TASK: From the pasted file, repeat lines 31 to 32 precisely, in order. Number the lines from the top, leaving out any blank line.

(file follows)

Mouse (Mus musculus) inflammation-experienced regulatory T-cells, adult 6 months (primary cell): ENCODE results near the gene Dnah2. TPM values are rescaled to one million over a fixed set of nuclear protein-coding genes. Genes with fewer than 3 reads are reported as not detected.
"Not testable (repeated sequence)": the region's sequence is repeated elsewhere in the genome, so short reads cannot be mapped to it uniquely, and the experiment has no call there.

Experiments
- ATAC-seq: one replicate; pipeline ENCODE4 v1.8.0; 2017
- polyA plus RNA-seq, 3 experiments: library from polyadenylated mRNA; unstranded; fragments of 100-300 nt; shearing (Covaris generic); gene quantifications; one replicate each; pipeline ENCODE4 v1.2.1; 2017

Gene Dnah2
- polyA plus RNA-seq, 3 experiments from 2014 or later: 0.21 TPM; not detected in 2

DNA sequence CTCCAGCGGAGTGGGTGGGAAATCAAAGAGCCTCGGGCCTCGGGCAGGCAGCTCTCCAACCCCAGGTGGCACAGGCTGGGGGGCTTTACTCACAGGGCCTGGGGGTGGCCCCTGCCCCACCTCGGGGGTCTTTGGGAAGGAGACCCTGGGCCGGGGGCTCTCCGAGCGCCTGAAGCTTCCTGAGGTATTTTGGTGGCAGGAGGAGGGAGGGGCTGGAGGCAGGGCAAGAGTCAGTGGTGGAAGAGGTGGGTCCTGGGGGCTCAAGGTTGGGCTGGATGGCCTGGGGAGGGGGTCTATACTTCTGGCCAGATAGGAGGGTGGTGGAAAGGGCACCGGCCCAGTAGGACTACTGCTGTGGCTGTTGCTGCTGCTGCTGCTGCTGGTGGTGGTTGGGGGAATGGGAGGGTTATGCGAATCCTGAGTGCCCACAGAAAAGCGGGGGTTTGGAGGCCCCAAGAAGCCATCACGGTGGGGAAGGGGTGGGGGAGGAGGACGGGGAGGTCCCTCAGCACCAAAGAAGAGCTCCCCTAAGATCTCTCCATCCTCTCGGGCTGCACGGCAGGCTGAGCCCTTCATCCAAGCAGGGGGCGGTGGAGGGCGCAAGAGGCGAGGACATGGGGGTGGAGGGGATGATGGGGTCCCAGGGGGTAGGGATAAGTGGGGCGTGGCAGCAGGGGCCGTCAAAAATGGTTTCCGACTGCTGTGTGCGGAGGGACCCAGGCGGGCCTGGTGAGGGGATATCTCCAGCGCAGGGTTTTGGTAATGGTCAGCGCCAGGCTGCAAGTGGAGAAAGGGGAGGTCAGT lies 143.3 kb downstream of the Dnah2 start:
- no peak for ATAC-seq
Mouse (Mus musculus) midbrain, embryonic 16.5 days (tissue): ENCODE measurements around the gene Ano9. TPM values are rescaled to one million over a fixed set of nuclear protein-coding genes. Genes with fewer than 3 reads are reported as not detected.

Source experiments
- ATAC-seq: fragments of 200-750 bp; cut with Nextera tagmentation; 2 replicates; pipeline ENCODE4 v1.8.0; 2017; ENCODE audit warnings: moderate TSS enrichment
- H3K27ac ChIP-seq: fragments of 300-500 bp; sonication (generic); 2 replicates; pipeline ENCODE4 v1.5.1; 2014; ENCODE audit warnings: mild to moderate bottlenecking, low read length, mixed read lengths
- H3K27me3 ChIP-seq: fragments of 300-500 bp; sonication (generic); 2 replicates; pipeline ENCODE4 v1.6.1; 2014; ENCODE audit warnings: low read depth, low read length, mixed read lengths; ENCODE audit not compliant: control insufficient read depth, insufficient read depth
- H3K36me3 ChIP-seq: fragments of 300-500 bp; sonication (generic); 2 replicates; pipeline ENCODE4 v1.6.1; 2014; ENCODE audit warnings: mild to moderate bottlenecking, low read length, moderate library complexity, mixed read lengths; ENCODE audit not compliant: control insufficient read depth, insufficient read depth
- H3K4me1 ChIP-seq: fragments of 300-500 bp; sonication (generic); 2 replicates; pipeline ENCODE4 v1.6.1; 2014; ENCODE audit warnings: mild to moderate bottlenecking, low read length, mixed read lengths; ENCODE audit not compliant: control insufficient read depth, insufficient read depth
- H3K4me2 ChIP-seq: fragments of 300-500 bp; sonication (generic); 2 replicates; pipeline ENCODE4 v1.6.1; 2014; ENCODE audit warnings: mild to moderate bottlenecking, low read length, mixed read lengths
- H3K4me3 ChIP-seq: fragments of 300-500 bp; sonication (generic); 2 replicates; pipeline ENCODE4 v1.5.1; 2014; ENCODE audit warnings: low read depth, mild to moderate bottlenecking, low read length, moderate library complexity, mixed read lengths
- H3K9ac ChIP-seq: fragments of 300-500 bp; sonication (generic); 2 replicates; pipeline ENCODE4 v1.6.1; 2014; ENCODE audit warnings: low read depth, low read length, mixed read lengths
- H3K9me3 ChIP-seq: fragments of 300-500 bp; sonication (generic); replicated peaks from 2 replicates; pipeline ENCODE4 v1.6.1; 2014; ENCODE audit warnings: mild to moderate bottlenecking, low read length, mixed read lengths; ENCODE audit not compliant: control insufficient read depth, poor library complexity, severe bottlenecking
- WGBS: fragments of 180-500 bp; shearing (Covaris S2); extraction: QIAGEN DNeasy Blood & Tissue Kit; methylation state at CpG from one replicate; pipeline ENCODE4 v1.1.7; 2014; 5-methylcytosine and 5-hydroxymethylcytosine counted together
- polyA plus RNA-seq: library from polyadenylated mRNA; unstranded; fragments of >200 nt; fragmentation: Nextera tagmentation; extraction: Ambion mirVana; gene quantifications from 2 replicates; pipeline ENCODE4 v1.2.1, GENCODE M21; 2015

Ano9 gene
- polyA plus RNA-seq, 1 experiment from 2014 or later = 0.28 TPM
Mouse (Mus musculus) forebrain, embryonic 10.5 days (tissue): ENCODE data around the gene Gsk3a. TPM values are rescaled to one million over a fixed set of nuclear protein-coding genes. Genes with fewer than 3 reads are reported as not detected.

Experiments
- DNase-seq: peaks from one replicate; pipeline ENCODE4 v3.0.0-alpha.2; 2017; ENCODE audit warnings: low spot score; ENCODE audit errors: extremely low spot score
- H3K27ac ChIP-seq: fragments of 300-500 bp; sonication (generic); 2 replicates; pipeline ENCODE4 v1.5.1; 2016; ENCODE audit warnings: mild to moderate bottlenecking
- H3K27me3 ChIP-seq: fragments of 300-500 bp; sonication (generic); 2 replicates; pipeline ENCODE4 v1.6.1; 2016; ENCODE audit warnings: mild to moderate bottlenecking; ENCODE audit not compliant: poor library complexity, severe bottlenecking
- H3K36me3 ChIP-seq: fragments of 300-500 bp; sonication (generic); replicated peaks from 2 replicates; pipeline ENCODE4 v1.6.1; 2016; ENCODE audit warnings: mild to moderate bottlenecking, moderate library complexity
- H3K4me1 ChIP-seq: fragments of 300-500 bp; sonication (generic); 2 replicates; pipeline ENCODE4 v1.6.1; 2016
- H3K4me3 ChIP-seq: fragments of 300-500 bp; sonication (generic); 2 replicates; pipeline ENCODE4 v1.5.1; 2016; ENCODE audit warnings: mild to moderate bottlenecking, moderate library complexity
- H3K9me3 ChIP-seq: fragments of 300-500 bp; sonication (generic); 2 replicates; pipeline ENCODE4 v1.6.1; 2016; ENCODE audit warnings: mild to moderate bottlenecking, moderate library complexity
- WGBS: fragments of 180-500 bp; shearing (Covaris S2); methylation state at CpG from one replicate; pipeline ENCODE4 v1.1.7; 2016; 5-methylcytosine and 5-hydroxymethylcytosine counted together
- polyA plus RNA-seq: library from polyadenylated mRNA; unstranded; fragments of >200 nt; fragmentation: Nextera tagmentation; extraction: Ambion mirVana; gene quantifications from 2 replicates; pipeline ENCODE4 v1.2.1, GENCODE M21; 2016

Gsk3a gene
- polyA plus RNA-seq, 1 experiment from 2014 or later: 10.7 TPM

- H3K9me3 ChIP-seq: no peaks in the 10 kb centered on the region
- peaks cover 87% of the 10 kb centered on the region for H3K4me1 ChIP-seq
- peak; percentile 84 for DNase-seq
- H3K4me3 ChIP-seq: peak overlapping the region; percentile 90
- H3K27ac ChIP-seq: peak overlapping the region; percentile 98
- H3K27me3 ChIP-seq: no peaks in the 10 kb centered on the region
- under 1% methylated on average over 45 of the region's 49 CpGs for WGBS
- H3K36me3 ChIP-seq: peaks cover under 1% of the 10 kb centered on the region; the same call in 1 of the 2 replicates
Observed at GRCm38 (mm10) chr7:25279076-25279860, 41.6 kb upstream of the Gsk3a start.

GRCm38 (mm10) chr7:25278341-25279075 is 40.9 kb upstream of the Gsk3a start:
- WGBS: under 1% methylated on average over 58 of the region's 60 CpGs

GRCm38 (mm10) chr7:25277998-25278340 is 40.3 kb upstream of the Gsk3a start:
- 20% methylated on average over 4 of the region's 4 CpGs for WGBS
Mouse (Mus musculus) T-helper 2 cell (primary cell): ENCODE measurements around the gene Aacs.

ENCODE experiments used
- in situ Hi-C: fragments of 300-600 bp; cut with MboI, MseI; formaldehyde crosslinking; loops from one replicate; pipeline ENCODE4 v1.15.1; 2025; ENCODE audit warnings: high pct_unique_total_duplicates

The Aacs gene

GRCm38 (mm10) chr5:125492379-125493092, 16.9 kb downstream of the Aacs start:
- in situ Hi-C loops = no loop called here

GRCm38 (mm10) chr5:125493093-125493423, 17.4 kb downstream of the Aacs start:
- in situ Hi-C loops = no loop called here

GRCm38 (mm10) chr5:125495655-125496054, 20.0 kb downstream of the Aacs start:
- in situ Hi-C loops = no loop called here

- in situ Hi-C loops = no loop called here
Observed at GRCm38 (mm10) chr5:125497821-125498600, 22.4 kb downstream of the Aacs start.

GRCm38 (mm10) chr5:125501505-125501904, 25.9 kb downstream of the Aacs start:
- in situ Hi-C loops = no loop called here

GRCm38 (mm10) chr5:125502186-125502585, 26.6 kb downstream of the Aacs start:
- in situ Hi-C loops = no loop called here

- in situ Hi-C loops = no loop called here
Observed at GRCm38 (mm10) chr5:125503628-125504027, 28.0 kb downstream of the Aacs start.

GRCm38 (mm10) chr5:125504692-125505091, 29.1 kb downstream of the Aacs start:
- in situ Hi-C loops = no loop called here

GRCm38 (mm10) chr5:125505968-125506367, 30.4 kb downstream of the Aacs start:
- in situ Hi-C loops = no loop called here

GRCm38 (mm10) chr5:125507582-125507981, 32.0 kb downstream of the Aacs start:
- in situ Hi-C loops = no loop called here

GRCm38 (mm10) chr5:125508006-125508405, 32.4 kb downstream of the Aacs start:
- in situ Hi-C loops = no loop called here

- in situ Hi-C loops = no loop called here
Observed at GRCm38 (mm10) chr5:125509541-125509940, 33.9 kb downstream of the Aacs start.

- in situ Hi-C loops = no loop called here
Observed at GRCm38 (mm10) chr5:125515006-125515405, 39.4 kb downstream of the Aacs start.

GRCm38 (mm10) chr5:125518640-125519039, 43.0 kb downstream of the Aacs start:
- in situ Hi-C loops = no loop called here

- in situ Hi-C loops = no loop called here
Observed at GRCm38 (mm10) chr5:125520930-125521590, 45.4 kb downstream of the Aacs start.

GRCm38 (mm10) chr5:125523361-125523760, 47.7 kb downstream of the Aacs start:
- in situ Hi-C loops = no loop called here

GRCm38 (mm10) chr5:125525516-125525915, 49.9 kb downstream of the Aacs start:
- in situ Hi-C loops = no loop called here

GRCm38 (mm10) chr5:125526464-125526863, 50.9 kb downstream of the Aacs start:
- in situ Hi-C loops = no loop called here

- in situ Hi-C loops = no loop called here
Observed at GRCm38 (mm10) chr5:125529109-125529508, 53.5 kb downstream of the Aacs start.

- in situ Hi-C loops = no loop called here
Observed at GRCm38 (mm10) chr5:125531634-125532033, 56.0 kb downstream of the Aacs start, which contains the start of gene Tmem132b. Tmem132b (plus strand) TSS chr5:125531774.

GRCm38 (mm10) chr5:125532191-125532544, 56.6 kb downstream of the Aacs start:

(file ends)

- H3K4me1 ChIP-seq: fragments of 300-500 bp; sonication (generic); 2 replicates; pipeline ENCODE4 v1.6.1; 2016
- H3K4me3 ChIP-seq: fragments of 300-500 bp; sonication (generic); 2 replicates; pipeline ENCODE4 v1.5.1; 2016; ENCODE audit warnings: mild to moderate bottlenecking, moderate library complexity